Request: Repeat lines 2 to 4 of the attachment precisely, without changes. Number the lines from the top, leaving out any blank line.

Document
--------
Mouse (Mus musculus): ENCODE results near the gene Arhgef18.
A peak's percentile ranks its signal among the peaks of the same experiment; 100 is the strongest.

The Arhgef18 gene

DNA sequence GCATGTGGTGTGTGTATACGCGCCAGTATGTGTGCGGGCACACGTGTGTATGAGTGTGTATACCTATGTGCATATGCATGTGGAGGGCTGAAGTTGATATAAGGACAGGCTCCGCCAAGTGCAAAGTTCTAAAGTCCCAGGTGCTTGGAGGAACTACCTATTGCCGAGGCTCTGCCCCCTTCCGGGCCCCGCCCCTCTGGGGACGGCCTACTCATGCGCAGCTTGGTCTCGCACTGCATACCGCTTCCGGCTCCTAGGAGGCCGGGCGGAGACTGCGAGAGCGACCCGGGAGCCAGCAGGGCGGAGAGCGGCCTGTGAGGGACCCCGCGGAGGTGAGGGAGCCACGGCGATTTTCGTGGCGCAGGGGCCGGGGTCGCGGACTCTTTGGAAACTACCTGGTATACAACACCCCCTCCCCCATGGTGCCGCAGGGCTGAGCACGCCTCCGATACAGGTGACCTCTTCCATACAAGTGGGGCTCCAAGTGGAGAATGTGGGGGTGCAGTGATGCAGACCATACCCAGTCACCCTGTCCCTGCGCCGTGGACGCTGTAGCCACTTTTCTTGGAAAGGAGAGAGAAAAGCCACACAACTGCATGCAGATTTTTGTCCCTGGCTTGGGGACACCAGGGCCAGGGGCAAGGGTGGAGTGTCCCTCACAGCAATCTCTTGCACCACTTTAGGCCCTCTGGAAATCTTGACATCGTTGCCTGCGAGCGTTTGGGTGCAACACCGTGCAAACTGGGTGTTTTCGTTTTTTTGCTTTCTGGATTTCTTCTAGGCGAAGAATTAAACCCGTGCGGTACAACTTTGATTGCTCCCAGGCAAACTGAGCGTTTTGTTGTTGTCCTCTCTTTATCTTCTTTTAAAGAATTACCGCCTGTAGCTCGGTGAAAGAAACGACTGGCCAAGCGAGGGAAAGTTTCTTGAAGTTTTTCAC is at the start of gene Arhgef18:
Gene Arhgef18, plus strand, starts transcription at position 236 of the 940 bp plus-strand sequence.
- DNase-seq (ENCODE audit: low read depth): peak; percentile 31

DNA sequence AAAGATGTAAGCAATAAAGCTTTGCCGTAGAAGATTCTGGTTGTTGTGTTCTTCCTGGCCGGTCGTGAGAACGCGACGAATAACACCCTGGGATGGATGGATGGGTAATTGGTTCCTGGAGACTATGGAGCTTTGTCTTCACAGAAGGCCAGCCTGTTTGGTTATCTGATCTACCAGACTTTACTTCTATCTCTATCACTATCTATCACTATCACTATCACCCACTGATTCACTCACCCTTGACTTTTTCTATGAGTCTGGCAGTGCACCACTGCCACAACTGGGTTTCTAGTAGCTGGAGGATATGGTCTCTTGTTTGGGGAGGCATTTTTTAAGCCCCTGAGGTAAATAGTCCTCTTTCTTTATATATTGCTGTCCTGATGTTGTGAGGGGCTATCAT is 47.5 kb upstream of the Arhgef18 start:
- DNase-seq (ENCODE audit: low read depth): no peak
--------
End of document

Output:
A peak's percentile ranks its signal among the peaks of the same experiment; 100 is the strongest.

The Arhgef18 gene

DNA sequence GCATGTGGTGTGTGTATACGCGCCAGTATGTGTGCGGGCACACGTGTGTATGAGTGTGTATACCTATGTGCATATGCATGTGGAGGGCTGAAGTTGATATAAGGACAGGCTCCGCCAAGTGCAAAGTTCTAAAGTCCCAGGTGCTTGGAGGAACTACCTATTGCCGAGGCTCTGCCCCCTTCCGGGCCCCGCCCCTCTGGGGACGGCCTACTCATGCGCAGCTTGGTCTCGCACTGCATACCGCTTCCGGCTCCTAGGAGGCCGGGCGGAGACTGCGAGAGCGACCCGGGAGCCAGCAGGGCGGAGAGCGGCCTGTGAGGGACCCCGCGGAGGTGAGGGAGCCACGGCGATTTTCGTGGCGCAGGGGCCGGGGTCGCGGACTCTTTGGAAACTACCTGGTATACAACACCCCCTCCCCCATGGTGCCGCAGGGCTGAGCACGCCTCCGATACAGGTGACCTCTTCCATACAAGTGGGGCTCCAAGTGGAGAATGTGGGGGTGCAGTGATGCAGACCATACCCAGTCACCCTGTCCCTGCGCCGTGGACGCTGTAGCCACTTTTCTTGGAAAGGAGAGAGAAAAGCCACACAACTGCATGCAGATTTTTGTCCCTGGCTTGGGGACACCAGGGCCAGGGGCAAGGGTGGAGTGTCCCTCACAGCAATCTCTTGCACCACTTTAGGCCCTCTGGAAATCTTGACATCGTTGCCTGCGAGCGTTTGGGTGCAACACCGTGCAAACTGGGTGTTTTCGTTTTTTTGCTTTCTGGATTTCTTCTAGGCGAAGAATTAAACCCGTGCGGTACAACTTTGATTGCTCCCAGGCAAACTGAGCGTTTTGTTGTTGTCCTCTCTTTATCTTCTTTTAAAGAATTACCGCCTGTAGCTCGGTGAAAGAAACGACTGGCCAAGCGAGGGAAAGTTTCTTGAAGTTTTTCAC is at the start of gene Arhgef18: